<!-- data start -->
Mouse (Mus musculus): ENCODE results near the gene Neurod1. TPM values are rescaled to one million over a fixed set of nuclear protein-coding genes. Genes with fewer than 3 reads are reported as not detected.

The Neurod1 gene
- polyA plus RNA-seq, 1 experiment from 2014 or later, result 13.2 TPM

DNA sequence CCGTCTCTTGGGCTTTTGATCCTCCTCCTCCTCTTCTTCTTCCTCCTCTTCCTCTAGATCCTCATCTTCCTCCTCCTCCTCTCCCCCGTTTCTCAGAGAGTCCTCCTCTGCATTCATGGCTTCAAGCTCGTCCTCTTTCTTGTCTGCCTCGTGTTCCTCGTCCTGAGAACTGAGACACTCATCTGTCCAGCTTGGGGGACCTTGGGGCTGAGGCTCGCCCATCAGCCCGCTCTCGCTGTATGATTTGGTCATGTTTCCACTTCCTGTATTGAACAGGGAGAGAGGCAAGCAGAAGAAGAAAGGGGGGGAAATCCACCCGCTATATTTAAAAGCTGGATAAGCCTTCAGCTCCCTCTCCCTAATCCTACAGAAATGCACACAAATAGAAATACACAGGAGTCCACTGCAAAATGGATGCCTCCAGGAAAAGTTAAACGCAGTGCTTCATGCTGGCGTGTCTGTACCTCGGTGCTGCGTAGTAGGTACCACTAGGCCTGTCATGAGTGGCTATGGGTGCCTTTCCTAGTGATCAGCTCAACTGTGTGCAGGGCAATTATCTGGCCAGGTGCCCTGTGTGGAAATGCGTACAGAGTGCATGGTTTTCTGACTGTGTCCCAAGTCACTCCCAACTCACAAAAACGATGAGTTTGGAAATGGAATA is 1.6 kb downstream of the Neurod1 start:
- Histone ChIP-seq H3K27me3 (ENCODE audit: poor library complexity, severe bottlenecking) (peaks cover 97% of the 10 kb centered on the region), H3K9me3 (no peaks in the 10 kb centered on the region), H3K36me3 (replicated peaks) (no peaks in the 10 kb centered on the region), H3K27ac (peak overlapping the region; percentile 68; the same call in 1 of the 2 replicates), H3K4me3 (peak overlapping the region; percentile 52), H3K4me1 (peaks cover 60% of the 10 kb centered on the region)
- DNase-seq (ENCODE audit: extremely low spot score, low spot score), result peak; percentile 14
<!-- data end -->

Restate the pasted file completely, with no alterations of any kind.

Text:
Mouse (Mus musculus): ENCODE results near the gene Neurod1. TPM values are rescaled to one million over a fixed set of nuclear protein-coding genes. Genes with fewer than 3 reads are reported as not detected.

The Neurod1 gene
- polyA plus RNA-seq, 1 experiment from 2014 or later, result 13.2 TPM

DNA sequence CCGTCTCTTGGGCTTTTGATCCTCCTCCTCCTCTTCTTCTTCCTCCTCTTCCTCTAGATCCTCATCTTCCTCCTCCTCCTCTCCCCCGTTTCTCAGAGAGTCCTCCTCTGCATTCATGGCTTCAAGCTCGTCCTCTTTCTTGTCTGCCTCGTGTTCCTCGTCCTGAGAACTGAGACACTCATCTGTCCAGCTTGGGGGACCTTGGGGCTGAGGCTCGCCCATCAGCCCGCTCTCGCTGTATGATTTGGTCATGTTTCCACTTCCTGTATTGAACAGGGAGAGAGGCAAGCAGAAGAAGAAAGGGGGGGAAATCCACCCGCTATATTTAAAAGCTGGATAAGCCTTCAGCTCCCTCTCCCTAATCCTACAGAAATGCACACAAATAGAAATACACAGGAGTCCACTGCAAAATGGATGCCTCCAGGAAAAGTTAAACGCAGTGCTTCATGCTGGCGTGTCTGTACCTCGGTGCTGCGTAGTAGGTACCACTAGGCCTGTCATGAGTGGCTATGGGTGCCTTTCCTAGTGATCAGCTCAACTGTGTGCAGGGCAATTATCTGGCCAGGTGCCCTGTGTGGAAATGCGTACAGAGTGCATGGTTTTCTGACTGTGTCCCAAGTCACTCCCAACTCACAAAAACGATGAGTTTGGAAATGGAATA is 1.6 kb downstream of the Neurod1 start:
- Histone ChIP-seq H3K27me3 (ENCODE audit: poor library complexity, severe bottlenecking) (peaks cover 97% of the 10 kb centered on the region), H3K9me3 (no peaks in the 10 kb centered on the region), H3K36me3 (replicated peaks) (no peaks in the 10 kb centered on the region), H3K27ac (peak overlapping the region; percentile 68; the same call in 1 of the 2 replicates), H3K4me3 (peak overlapping the region; percentile 52), H3K4me1 (peaks cover 60% of the 10 kb centered on the region)
- DNase-seq (ENCODE audit: extremely low spot score, low spot score), result peak; percentile 14